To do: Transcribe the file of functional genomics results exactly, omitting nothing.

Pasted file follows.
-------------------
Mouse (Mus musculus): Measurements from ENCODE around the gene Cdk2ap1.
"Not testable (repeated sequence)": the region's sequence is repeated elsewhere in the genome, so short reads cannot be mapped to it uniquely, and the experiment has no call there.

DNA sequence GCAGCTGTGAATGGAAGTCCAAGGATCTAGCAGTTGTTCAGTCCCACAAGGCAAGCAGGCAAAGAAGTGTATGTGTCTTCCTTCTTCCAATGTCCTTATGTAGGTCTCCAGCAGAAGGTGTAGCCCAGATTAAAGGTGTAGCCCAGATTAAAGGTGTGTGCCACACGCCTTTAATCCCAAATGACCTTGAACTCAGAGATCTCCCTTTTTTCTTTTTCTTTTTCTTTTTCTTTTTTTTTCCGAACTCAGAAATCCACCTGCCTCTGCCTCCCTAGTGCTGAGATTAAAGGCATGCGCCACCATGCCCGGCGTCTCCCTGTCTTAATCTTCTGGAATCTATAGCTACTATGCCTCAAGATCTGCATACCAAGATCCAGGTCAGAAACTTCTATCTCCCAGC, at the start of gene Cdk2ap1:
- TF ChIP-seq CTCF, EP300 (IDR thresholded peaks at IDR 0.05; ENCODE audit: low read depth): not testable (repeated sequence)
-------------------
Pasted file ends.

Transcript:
Mouse (Mus musculus): Measurements from ENCODE around the gene Cdk2ap1.
"Not testable (repeated sequence)": the region's sequence is repeated elsewhere in the genome, so short reads cannot be mapped to it uniquely, and the experiment has no call there.

DNA sequence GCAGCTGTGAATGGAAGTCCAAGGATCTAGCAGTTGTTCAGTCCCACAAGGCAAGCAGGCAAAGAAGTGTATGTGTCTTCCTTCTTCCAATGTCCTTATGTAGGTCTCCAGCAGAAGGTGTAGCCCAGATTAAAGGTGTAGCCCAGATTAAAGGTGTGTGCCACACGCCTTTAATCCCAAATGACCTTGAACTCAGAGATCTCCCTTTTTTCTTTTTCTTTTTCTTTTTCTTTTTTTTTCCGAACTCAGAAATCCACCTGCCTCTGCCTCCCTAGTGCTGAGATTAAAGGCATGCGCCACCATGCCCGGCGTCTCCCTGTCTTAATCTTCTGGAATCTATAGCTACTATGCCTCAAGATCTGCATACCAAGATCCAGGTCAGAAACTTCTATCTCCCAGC, at the start of gene Cdk2ap1:
- TF ChIP-seq CTCF, EP300 (IDR thresholded peaks at IDR 0.05; ENCODE audit: low read depth): not testable (repeated sequence)